Application Development: Skype, NYSE Error Top List of 13 Big Programming Failures of 2010

 
 
By Darryl K. Taft  |  Posted 2011-01-03 Email Print this article Print
 
 
 
 
 
 
 
 
As in most any year in the modern age, 2010 saw its share of problems due to programming errors, bugs and other shortcomings. A timing error with the New York Stock Exchange (NYSE) systems, a Skype crash, problems with Chase online banking, faulty automobile systems at Toyota and privacy breaches were among the year's big-name software problems that might have been avoided at the programming level. For instance, the Skype outage, which affected a large number of Skype's 560 million users, resulted from a bug in the Windows version of the software. In a blog post, Lars Rabbe, CIO at Skype, said the company needed to enhance its capability for testing for and detecting bugs. "While our Windows v5 software release was subject to extensive internal testing and months of Beta testing with hundreds of thousands of users, we will be reviewing our testing processes to determine better ways of detecting and avoiding bugs which could affect the system," Rabbe said in his post. Software application defects are inevitable, but developers have a better chance of catching them if they use enhanced debugging and code analysis platforms and employ Agile methods. In addition, companies such as Replay Solutions, Coverity, Corensic and others offer software to help developers detect and resolve programming issues during the development lifecycle.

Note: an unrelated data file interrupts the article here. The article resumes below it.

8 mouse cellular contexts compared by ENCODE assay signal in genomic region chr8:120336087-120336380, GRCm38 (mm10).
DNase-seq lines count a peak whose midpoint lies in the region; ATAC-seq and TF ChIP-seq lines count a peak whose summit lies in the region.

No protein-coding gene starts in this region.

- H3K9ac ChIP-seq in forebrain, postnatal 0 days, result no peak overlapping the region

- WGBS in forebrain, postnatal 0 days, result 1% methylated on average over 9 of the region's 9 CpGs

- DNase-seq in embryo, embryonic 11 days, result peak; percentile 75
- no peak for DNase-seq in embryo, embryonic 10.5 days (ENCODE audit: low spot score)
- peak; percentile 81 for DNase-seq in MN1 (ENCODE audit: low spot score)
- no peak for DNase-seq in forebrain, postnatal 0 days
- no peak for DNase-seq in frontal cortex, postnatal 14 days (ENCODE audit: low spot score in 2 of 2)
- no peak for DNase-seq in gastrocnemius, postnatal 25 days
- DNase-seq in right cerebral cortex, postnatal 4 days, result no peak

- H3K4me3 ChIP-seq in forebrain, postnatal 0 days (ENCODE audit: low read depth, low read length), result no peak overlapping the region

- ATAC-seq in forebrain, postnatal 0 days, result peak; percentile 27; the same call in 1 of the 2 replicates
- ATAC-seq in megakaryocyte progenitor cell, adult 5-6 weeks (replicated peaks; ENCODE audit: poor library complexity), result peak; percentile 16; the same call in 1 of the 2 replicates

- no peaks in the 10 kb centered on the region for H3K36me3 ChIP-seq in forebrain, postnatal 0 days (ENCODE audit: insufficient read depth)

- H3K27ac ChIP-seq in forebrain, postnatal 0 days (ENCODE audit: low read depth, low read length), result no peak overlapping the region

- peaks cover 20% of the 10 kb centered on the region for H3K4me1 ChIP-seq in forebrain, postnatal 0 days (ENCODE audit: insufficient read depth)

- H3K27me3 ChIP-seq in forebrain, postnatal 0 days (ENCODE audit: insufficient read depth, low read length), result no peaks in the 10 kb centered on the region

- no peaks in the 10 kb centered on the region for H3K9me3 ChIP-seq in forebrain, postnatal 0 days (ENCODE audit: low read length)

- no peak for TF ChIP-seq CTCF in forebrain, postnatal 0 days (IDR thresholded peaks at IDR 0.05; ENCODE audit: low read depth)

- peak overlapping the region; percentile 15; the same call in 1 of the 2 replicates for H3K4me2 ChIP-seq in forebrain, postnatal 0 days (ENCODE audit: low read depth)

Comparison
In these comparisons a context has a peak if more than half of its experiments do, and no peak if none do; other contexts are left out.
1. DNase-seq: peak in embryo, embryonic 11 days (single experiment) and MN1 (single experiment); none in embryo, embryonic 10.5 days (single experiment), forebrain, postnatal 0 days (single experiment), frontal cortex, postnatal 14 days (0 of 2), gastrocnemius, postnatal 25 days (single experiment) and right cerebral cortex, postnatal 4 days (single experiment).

Skype, NYSE Error Top List of 13 Big Programming Failures of 2010

by Darryl K. Taft
Skype, NYSE Error Top List of 13 Big Programming Failures of 2010
 
 
 
 
 
Darryl K. Taft covers the development tools and developer-related issues beat from his office in Baltimore. He has more than 10 years of experience in the business and is always looking for the next scoop. Taft is a member of the Association for Computing Machinery (ACM) and was named 'one of the most active middleware reporters in the world' by The Middleware Co. He also has his own card in the 'Who's Who in Enterprise Java' deck.
 
 
 
 
 
 

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